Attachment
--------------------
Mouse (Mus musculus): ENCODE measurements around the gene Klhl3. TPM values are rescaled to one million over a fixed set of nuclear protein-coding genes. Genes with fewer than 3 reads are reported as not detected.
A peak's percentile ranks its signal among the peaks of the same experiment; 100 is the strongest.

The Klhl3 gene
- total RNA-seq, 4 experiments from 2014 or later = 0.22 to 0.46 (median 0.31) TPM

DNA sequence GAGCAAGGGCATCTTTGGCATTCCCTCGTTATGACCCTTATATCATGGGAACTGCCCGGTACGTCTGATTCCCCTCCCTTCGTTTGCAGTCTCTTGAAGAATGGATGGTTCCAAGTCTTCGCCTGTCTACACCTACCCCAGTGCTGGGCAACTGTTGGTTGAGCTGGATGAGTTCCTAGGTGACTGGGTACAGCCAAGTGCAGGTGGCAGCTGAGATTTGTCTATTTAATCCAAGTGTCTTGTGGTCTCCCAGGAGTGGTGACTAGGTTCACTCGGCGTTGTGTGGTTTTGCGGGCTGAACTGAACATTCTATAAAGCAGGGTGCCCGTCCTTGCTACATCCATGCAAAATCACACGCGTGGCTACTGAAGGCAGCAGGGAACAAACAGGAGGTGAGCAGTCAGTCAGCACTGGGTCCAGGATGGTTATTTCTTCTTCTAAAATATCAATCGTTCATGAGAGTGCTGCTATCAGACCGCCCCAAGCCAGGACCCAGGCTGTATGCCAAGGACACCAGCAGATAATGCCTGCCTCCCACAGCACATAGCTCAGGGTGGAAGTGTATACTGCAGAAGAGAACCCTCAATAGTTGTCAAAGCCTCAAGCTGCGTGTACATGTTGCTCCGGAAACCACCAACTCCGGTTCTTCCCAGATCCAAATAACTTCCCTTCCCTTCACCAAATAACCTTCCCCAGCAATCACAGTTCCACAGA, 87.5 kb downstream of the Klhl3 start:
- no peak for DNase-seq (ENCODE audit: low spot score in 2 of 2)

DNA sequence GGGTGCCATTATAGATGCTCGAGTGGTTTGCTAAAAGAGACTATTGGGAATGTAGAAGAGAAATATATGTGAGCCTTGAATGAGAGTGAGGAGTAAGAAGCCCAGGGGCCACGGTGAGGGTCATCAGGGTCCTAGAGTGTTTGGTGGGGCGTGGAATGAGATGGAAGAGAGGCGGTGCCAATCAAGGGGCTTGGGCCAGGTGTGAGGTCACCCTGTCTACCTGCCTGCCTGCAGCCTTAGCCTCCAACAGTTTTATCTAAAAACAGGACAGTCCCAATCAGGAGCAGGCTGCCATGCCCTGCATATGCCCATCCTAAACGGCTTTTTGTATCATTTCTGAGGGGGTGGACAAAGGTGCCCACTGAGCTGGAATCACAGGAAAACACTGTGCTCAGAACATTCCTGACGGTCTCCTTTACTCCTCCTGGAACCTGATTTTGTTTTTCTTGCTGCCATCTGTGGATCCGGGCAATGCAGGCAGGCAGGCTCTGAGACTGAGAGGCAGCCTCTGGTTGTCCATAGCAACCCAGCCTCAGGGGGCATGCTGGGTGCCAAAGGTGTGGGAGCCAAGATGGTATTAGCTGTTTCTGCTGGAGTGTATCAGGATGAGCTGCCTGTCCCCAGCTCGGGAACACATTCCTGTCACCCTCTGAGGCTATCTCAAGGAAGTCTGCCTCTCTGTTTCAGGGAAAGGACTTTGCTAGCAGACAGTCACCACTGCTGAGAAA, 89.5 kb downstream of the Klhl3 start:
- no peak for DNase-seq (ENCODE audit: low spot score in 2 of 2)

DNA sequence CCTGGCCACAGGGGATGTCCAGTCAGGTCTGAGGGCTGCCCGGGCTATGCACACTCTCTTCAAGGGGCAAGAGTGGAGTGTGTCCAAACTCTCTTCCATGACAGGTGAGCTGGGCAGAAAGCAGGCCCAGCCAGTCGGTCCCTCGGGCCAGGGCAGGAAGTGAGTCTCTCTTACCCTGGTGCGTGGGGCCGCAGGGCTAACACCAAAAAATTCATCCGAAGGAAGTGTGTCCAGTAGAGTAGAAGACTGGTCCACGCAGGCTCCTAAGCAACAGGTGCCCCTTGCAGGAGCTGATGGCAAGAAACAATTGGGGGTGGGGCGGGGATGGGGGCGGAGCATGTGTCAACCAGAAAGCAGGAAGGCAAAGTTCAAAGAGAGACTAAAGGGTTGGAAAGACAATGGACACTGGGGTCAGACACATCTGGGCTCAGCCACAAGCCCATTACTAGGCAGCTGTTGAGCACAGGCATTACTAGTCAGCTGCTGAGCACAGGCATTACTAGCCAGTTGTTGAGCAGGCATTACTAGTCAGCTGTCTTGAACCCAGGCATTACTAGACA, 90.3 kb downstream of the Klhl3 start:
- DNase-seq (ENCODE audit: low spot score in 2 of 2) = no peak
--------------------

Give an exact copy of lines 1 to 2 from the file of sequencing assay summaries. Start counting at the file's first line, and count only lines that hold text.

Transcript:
Mouse (Mus musculus): ENCODE measurements around the gene Klhl3. TPM values are rescaled to one million over a fixed set of nuclear protein-coding genes. Genes with fewer than 3 reads are reported as not detected.
A peak's percentile ranks its signal among the peaks of the same experiment; 100 is the strongest.